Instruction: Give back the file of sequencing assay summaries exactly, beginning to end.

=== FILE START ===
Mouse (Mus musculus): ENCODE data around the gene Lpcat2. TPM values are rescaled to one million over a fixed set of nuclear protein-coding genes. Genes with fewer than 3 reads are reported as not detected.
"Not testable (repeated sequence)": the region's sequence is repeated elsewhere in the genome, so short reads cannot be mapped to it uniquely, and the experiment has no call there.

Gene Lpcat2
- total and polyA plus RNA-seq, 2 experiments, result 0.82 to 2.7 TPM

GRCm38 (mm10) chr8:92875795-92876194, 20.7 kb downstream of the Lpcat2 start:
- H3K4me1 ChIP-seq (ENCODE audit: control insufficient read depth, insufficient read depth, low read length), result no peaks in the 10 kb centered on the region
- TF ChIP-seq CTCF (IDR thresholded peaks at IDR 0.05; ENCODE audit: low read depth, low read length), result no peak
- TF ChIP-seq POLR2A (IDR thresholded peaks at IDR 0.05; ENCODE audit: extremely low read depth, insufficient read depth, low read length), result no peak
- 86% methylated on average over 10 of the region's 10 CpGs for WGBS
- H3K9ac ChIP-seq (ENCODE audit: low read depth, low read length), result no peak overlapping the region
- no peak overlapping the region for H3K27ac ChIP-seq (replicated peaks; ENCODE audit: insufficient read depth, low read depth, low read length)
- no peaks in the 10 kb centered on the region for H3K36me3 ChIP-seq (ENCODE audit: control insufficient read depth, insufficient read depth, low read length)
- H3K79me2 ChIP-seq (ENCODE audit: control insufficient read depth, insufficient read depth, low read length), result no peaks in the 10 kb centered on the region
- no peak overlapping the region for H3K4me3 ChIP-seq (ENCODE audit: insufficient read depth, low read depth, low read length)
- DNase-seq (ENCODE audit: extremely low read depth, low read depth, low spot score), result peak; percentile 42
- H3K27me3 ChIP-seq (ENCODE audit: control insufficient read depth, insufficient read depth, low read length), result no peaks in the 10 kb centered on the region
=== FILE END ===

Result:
Mouse (Mus musculus): ENCODE data around the gene Lpcat2. TPM values are rescaled to one million over a fixed set of nuclear protein-coding genes. Genes with fewer than 3 reads are reported as not detected.
"Not testable (repeated sequence)": the region's sequence is repeated elsewhere in the genome, so short reads cannot be mapped to it uniquely, and the experiment has no call there.

Gene Lpcat2
- total and polyA plus RNA-seq, 2 experiments, result 0.82 to 2.7 TPM

GRCm38 (mm10) chr8:92875795-92876194, 20.7 kb downstream of the Lpcat2 start:
- H3K4me1 ChIP-seq (ENCODE audit: control insufficient read depth, insufficient read depth, low read length), result no peaks in the 10 kb centered on the region
- TF ChIP-seq CTCF (IDR thresholded peaks at IDR 0.05; ENCODE audit: low read depth, low read length), result no peak
- TF ChIP-seq POLR2A (IDR thresholded peaks at IDR 0.05; ENCODE audit: extremely low read depth, insufficient read depth, low read length), result no peak
- 86% methylated on average over 10 of the region's 10 CpGs for WGBS
- H3K9ac ChIP-seq (ENCODE audit: low read depth, low read length), result no peak overlapping the region
- no peak overlapping the region for H3K27ac ChIP-seq (replicated peaks; ENCODE audit: insufficient read depth, low read depth, low read length)
- no peaks in the 10 kb centered on the region for H3K36me3 ChIP-seq (ENCODE audit: control insufficient read depth, insufficient read depth, low read length)
- H3K79me2 ChIP-seq (ENCODE audit: control insufficient read depth, insufficient read depth, low read length), result no peaks in the 10 kb centered on the region
- no peak overlapping the region for H3K4me3 ChIP-seq (ENCODE audit: insufficient read depth, low read depth, low read length)
- DNase-seq (ENCODE audit: extremely low read depth, low read depth, low spot score), result peak; percentile 42
- H3K27me3 ChIP-seq (ENCODE audit: control insufficient read depth, insufficient read depth, low read length), result no peaks in the 10 kb centered on the region